Yesterday, hundreds of restaurants around the country closed in solidarity with the Day Without Immigrants movement that sparked protests and job walkouts around the country. We’ve already highlighted several mom and pop restaurants and fine-dining eateries around the country that closed, but multiple McDonald’s locations shuttered for the day as well, in a move that could very well affect the chain’s quarterly sales.
"The purpose of the protest is to show just how disruptive immigration changes by the government could impact consumers' everyday life," Darren Tristano, president of Technomic, a research and consulting firm for the food service industry, told CNBC. "For McDonald's franchisees and company stores, it is likely best to close the restaurant versus trying to manage the restaurant with an inadequate service staff. Although many customers will see this is an inconvenience, many will understand."
In large cities around the nation, the absence of immigrants, from more than just the Hispanic community, was greatly felt. In a Pakistani neighborhood in Midwood, Brooklyn, all shops and restaurants were closed and the streets looked like a ghost town, according to the New York Times. Philadelphia’s Italian market was deserted, and even a coffee shop inside the Senate in Washington, D.C. was not open, according to the Los Angeles Times.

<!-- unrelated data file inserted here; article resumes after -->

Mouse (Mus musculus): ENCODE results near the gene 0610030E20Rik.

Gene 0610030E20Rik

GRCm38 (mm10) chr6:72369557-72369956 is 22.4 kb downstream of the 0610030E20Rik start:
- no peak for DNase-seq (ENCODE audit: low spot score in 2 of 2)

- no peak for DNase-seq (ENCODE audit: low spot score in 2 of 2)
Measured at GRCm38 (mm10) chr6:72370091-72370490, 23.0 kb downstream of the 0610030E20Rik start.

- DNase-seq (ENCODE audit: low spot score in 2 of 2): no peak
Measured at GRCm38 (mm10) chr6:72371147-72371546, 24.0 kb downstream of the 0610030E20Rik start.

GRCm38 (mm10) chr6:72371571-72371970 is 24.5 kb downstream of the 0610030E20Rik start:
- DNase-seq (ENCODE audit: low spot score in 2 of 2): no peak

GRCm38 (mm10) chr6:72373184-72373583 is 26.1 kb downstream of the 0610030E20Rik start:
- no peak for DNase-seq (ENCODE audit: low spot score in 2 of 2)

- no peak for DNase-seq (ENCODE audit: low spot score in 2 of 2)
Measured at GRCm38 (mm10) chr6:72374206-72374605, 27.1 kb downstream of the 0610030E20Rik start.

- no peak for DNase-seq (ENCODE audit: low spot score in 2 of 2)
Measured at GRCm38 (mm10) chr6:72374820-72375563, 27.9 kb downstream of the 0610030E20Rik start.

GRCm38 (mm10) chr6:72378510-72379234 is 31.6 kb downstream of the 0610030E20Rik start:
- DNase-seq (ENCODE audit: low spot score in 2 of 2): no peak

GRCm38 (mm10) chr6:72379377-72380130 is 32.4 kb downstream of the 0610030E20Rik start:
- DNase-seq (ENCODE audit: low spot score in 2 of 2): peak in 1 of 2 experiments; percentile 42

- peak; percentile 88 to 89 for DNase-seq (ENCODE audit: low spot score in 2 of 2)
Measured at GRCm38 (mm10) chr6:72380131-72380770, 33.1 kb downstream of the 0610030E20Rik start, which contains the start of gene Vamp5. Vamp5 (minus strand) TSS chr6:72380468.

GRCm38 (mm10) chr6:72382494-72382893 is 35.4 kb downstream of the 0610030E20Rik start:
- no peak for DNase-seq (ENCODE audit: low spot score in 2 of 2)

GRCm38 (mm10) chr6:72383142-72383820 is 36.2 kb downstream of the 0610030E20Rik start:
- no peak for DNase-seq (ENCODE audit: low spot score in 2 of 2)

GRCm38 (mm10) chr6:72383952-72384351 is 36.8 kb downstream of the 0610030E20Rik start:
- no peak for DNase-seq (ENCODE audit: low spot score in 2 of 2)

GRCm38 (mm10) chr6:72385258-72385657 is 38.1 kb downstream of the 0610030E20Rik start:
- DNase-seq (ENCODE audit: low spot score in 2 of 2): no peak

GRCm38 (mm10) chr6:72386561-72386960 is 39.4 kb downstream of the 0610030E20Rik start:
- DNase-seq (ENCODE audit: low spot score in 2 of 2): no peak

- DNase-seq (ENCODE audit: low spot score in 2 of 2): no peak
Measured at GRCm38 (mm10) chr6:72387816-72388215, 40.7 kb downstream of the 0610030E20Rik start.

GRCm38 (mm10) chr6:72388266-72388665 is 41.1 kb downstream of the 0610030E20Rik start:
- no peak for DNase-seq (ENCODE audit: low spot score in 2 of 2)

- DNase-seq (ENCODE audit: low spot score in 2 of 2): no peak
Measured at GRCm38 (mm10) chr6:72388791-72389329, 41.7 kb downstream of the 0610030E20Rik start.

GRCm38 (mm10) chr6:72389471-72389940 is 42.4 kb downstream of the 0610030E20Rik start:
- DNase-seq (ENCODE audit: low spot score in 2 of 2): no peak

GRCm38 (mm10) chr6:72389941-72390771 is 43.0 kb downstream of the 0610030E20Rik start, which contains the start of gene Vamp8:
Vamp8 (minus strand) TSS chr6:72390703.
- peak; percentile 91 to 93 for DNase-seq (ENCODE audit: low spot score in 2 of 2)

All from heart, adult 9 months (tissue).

But now what? Although many restaurant owners shut their doors or only offered limited service in support of their employees, the industry is looking at a full day’s loss of profits which could cause financial troubles for smaller restaurants and cafés
Nation’s Restaurant News put together a legal guide for restaurant owners and managers on how to handle employees who did not show up to work yesterday. A legal email alert from law firm Fisher Phillips told employers to consult their legal counsel before taking any disciplinary action, give workers a chance to explain, disallow slowdowns, and not “spy on” protesting staff in public with recording equipment.